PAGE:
DEPARTMENT OF ELECTRICAL ENGINEERING

The Ohio State University

Course Syllabus

 

EE 331

Introduction to Materials for Electrical Engineering

Autumn 2000

Prerequisites:

Chemistry 125, Math 415, Physics 133; a minimum cumulative grade point average of 2.00; and acceptance as an engineering major or written permission of the Electrical Engineering department.

Course Objectives:

In almost every case, the work of engineers finds application through materials. For example, developments in the understanding of the structure of materials and the engineering of their properties directly led to solid state devices and the resulting revolutionary growth in all aspects of electrical engineering. The primary purpose of this course is to provide an introduction to the interrelation of the structure, properties and processing of materials, with emphasis on the first two. While the course covers a broad range of materials and properties, special treatment is given to those of particular interest for electrical engineers.

 

1) Students learn about the fundamentals of structural materials.

 

2) Students learn the fundamentals of quantum mechanics.

 

3) Students apply these results to the understanding of the electronic properties of semiconductors.

Texts:

"Materials Science and Engineering, an Introduction, 5th edition," W. D. Callister, Wiley, 2000.

 

"Solid State Electronic Devices, 5th edition," B. G. Streetman & S. Banerjee, Prentice Hall, 2000.

Instructor:

Prof. Paul R. Berger, 209CL, 247-6235, http://eewww.eng.ohio-state.edu/~berger/

E-mail: "berger" from the EE computing labs ("pberger@ieee.org" from elsewhere)

TA:

Hyung Joon Kim, kim.457@osu.edu

http://eewww.eng.ohio-state.edu/~kimh

Time/Place:

MWF 3:30-4:18 PM in 031 Hitchcock (Note: recently moved from 120 Caldwell)

Office Hours:

MWF after class in my office (209 Caldwell).

Final Exam:

Monday December 4th, 3:30 5:18 PM.

COURSE OUTLINE (NOTE: S = Text by Streetman, C = Text by Callister)

Date

#

Topics

Reading

Assignment

Sept. 20

1

Introduction

   

Sept. 22

2

Atomic structure, periodic table, atomic bonding

C 1-27,

 

Sept. 25

3

Crystal structure

C 30-40, S 1-6

#1

Sept. 27

4

Crystallographic directions, and planes, diamond crystal structure

C 40-51, S 7-12,

 

Sept. 29

5

Amorphous, polycrystalline and non-crystalline solids, point defects, then

C 51-53, C 58-59, C 66-74

 

Oct. 2

6

Dislocations, interfacial defects, microscopy

C 74-88

#2

Oct. 4

7

Diffusion, semiconductor crystal growth,

C 92-107, S 12-25

 

Oct. 6

8

Quantum mechanics: wave-particle duality, uncertainty principle, Schrodinger's equation, free particle, particle in a box

S 28-42

 

Oct. 9

9

Particle in a box, step potential, tunneling, Wave eqn. applied to atoms

S 42-43

#3

Oct. 11

10

Wave equation applied to crystals, energy bands, Kronig-Penney model

S 43-52

 

Oct. 13

11

EXAM I (Lectures 1-10)

S 55-61

 

Oct. 16

12

E-k band diagrams, metals, semiconductors, insulators, direct and indirect bandgap semiconductors, electronic conduction

S 61-70

#4

Oct. 18

13

Effective mass, electrons and holes

S 70-74

 

Oct. 20

14

Energy bands of Si and GaAs, density of states

S Appendix IV

 

Oct. 23

15

Intrinsic and extrinsic semiconductors, electron and hole concentration, Fermi level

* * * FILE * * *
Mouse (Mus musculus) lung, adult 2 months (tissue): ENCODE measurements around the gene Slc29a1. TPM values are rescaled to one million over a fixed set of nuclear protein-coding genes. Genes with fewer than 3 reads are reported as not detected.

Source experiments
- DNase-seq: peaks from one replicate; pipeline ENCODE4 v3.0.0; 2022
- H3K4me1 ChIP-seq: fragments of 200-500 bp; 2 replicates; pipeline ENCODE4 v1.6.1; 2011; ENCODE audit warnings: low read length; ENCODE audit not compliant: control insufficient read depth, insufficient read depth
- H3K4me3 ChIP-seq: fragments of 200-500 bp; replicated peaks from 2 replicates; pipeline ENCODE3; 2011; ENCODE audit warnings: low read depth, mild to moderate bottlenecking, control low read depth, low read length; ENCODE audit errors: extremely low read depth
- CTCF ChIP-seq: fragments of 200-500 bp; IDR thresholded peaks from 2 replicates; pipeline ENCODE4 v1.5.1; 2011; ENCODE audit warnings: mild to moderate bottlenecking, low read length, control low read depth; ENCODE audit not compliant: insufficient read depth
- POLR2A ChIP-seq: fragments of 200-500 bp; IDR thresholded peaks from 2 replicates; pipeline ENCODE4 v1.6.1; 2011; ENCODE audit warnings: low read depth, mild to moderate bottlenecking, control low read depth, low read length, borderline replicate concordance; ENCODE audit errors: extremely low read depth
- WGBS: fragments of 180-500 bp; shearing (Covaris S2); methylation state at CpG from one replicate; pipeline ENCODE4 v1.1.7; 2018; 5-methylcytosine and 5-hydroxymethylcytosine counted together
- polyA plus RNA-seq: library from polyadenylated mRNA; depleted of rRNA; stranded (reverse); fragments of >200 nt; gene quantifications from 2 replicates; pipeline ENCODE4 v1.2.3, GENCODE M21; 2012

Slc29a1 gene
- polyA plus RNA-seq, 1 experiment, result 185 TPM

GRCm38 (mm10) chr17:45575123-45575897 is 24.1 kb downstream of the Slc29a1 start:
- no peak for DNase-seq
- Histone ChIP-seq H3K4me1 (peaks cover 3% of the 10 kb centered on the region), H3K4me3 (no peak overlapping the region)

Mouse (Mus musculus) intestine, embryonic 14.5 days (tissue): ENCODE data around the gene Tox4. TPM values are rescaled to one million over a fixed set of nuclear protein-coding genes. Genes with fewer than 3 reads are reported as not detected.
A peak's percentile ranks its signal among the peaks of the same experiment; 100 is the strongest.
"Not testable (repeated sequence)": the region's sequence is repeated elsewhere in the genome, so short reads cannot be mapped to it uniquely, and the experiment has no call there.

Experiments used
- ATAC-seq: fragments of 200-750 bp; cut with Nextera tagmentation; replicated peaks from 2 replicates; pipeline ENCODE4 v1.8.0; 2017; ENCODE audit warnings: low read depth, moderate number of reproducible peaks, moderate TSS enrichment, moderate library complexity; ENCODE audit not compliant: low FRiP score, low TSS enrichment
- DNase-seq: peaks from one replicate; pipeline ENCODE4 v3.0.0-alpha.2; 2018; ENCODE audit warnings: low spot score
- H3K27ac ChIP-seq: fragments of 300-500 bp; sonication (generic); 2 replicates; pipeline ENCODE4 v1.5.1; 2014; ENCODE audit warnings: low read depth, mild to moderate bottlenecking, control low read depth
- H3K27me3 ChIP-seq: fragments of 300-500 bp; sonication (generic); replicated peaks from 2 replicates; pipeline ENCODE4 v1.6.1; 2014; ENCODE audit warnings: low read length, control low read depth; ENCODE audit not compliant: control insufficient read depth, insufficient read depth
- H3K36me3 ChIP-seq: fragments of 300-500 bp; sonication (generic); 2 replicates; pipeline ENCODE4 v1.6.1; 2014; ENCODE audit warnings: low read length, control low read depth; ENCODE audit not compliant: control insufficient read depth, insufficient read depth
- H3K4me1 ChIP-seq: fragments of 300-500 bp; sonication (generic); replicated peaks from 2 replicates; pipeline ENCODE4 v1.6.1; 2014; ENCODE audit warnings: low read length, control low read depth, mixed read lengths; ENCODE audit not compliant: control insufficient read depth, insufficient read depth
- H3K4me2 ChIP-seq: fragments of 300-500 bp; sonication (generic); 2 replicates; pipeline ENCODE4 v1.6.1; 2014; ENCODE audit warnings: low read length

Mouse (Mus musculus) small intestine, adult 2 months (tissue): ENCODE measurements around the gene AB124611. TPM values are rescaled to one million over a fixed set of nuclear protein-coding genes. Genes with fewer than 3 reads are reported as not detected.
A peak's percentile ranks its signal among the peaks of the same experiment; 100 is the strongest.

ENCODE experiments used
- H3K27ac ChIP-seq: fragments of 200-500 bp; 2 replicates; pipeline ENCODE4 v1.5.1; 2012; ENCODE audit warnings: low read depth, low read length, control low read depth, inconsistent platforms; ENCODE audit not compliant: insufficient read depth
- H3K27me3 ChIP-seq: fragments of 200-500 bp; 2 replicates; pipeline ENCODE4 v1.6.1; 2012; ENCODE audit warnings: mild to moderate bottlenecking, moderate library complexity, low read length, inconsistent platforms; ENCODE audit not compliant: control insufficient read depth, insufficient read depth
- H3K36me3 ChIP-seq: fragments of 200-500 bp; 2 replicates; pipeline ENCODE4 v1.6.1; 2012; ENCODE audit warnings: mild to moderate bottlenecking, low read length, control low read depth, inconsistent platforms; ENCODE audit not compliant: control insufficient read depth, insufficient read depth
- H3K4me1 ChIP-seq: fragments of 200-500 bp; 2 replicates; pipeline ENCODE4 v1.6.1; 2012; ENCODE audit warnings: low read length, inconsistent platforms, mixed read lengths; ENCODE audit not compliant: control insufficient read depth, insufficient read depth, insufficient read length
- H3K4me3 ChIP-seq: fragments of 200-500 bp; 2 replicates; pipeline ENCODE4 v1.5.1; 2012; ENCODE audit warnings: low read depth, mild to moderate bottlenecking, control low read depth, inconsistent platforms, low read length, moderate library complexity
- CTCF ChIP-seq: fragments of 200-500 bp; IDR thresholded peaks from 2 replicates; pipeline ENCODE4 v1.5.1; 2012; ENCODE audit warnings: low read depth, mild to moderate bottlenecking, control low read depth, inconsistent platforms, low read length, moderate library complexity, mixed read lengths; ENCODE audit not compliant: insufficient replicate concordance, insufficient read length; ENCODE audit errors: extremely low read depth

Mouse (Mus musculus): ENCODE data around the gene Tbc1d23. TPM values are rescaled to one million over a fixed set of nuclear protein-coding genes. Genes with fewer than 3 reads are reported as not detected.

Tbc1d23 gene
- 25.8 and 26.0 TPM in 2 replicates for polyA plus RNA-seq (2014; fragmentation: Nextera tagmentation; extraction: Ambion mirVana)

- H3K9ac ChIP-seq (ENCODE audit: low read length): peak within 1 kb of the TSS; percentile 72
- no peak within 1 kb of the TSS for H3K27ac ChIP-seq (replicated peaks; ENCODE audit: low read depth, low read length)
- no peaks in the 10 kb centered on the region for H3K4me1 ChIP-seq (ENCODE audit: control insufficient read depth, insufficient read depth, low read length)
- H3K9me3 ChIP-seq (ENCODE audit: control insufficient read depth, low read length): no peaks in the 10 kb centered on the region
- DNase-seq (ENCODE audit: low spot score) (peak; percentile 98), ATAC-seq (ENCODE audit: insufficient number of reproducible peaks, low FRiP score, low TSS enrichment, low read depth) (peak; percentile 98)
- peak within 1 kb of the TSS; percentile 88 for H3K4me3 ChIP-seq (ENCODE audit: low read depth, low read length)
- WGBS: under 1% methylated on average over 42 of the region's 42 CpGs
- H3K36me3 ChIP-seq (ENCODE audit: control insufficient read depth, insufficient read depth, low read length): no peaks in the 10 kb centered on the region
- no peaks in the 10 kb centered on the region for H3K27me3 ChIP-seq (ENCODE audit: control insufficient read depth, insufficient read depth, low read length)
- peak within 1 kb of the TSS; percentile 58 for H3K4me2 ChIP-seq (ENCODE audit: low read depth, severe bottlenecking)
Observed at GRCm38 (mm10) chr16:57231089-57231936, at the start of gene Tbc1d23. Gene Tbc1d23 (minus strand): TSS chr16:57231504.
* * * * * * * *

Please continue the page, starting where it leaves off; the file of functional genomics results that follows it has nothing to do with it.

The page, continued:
S 74-90

#5

Oct. 25

16

Carrier concentrations, space charge neutrality, Resistivity and conductivity, drift current mobility, Fermi level

S 90-104

 

Oct. 27

17

Introduction to excess carriers

S 108-124

 

Oct. 30

18

Mechanical properties of metals, stress and strain, plastic deformation

C 112-134

#6

Nov. 1

19

Hardness, safety factors, dislocations and plastic deformation

C 134-145, C 153-165

 

Nov. 3

20

EXAM II (Lectures 12-19)

   

Nov. 6

21

Strengthening, hardening, recrystallization,

C 166-179

#7

Nov. 8

22

Fracture, Fatigue, creep

C 184-190

C 203-232

 

Nov. 10

 

University Holiday

   

Nov. 13

23

Phase diagrams: binary isomorphous, lever rule

C 241-255

#8

Nov. 15

24

Binary eutectic phase diagrams

C 255-267

 

Nov. 17

25

Intermediate phases, compounds, eutectoid, peritectic, congruent transformations, Gibb's phase rule

C 267-274

 

Nov. 20

26

Introduction to ceramics

C 381-403

#9

Nov. 22

27

Introduction to thermal properties

C 658-670

 

Nov. 24

 

Thanksgiving Holiday

   

Nov. 27

28

Introduction to magnetic properties

C 675-703

#10

Nov. 29

29

Introduction to optical properties

C 707-731

 

Dec. 1

30

Catchup/Review/Evaluations

   

Dec. 4

 

FINAL EXAM (Lectures 1-30) 3:30 5:18 PM

   

GRADING POLICY:

1.

Grades will first be computed according to the following percentages.

 

Computer Problem

10%

 
 

Homework

20%

 
 

Exam I

20%

 
 

Exam II

20%

 
 

Final Exam

30%

 

Homework Policy: Homework will be due on mondays. Solutions will be discussed in the lecture (time permiting) after the homework is collected. Late homework will be accepted up to two weeks after the class in which it is due or up to the last day of classes whichever is earlier. Homework will count 20% of your final grade. Penalty will be 33% for each week late. Penalty for one week late takes effect immediately following class in which it is due. After two weeks NO credit will be given.

Examinations: There will be two one-hour exams and a final exam. They will count 20%, 20% and 30% of your final grade, respectively. For each hourly exam you are permitted one "cheat sheet" comprised of an 8 ´ 11 sheet of paper which must be handwritten. For the final exam, you are permitted two "cheat sheets."

Honor System: This course is conducted in accordance with the Department of Electrical Engineering Honor System. The EE Honors System applies to students enrolled in EE courses. Copies of the EE Honor System are available in the EE Main Office, 205 Dreese.